But it seems strange to me that while the men of the house torment themselves in black hatitude in 90 degree heat, the women are lounging in glorified nightgowns. In my mind, Frumkeit calls for a high level of decency. We don't answer our front doors wearing wife beaters. This is the part of dress where we are sensitive to how we appear in front of others. And it has less to do with showing skin than with showing others that you're ready. Being fully dressed is a sign of readiness, preparedness to tackle challenges and live up to your potential. You wear a suit to work and you wear your sweat suit to the gym because you're optimized for succeeding at those tasks. And Frumkeit is all about being ready for our purpose. Women are not excluded from this higher purpose.

So why will a Frum women answer the door in a robe, but not in her sweat suit?

Wednesday, April 12, 2006

Why is this Night?

During my first year in Israel, our Yeshiva took a tour of the Kotel tunnels guided by Esther Schlisser. She's a native Yerushalmi who is very passionate about the importance of the land. She relayed a Medrash to our group which describes Gd holding a cup, filled almost to the brim with tears. It is this special cup, Esther relayed, that will ultimately bring the redemption of the Jewish people. When the cup is finally overflowed with just a few last tears of the Jewish people longing for their Redeemer, Moshiach's hand will be forced.

What is the magical secret of this cup? To me what was so poignant about this Medrash was specifically that it wasn't esoteric. Moshiach isn't waiting for a collision of the cosmos, and he isn't waiting for a miraculous feat of spiritual accomplishment. He's just waiting for somebody to care. Just one. One person to cry out of a real understanding of what Moshiach is.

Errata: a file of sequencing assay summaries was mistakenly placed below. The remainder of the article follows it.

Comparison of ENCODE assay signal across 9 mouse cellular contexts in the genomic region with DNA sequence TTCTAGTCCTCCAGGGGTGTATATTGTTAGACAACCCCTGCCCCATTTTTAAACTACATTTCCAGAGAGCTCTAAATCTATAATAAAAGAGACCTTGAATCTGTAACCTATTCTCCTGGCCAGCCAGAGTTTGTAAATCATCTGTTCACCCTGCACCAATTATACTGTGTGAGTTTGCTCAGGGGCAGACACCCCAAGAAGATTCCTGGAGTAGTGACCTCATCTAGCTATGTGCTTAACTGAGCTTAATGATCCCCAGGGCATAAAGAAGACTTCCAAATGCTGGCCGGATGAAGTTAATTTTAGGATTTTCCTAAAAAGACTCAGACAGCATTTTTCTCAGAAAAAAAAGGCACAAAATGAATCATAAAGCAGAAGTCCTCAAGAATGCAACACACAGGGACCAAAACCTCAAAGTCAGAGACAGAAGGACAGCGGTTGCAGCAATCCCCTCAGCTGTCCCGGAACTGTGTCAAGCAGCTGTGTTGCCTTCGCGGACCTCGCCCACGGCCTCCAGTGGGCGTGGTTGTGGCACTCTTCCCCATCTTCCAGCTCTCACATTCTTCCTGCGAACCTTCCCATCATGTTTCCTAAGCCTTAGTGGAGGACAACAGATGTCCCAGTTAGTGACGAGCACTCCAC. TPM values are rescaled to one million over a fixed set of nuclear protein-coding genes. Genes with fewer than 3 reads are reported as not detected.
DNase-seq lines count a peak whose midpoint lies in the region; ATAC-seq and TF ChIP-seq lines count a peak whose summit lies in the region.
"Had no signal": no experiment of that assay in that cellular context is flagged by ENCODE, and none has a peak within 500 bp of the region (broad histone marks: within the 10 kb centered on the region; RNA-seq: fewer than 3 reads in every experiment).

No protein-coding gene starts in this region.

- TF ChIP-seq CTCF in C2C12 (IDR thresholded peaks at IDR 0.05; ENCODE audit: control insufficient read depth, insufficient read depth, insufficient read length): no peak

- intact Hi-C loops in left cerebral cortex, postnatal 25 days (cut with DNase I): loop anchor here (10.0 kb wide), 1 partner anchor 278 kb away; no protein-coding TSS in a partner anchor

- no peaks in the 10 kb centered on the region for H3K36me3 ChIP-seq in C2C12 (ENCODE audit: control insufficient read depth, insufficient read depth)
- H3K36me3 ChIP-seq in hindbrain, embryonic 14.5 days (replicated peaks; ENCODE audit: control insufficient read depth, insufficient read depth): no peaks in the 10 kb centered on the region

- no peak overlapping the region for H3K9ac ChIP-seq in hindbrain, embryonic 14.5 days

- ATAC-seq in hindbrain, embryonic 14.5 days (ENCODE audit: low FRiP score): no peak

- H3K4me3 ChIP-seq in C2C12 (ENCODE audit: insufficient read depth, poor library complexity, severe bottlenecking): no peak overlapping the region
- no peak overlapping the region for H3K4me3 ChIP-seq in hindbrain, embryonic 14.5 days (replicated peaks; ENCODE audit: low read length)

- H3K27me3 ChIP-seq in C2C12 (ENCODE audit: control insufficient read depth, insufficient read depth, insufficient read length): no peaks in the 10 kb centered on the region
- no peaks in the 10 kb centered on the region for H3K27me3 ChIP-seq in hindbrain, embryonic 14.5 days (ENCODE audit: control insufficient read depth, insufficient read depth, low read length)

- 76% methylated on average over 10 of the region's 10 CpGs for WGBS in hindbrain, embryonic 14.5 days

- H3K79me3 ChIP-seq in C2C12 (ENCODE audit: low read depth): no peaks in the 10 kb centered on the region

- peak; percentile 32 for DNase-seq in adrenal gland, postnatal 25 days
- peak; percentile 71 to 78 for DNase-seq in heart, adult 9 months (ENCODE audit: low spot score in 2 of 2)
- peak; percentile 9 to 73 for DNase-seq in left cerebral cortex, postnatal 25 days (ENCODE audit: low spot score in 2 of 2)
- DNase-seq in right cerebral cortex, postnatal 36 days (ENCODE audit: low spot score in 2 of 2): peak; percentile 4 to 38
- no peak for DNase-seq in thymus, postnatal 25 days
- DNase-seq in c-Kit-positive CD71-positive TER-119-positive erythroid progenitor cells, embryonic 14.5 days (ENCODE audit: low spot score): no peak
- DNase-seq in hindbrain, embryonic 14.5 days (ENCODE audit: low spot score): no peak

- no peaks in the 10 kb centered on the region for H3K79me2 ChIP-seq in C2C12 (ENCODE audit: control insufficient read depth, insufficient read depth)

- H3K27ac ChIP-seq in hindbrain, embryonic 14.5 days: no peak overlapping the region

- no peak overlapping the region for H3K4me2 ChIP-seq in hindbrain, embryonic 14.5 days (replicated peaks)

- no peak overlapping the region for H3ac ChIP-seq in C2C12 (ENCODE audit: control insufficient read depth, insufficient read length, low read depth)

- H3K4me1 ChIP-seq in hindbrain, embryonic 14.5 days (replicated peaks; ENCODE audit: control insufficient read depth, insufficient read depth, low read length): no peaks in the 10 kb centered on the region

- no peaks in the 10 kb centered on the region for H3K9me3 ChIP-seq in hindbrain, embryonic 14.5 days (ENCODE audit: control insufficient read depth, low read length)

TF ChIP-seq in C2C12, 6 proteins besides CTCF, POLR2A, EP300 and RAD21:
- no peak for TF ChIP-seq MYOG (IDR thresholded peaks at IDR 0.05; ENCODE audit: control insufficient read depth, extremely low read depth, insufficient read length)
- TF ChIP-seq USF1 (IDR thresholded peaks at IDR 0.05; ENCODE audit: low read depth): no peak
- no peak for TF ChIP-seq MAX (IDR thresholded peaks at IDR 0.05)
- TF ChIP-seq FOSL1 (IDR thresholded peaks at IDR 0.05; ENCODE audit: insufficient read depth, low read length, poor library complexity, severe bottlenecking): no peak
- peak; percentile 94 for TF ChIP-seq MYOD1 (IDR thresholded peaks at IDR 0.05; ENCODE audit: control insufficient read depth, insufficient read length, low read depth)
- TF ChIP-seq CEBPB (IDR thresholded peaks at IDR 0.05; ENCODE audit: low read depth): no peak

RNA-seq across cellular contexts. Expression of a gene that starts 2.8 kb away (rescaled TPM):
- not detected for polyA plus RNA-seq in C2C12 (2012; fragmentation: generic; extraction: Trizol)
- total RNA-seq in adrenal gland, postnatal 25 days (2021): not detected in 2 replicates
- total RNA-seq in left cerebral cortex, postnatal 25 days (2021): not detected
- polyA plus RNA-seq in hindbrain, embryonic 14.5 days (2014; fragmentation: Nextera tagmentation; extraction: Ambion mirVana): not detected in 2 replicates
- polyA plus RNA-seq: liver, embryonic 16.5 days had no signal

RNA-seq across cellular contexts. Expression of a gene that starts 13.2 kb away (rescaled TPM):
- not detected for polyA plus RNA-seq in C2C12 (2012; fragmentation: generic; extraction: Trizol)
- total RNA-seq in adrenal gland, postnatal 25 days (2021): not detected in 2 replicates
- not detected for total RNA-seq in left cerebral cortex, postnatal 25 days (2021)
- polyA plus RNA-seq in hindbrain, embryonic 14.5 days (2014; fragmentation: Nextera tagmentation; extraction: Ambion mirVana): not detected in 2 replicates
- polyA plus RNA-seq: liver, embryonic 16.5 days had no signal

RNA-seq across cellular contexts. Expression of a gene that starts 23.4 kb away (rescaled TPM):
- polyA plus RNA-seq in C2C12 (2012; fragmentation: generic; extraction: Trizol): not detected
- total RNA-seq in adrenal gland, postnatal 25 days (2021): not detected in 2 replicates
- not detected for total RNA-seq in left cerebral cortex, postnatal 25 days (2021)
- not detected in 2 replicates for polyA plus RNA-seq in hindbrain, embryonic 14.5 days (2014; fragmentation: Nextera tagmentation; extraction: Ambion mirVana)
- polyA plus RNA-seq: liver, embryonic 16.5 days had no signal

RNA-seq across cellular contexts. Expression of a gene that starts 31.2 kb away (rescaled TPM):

But crying doesn't come easy. I mean, we can cry over many things, but to cry for something selfless, that's unique. But very attainable. It just requires being able to tap one's inner emotions using one's intellect. Difficult for the one who reasons away faith, and difficult for the one who feels away all rationales, but just one step removed from everybody. We just have to cry.

During the Passover Seder, we dip numerous items in salt water, ostensibly to remind us of the tears suffered by the Jews enslaved in ancient Egypt. But the Seder night, we are told, isn't just a history lesson, but a night of living renewal. We are each commanded to taste the freedom of redemption from Egypt, but also slavery's bitter tears. It's not enough to tell the story, but each one of us must put ourselves into the storyline.

The secret to becoming first-hand participants in the story of Passover? To allow our senses, emotions, and intellect to unite. So too if we want to merit the ultimate redemption, all we are called upon is to make it real. One tear is all it takes.

May we merit to bring the Passover offering this year in the rebuilt Temple in Jerusalem. A Chag Kasher V'Sameach to everyone! In accordance with the tradition of avoiding unnecessary writing during the Holiday, I will plan on returning after Pesach, unless of course I come upon some inspiring words to share!

Sunday, April 09, 2006

Oy Vey, Bubbaleh!

Why do Jewish mothers worry? Is there some 614th commandment that I never studied? What part of the Jewish religion encourages or at least incubates neurotic behavior and guilt complexes?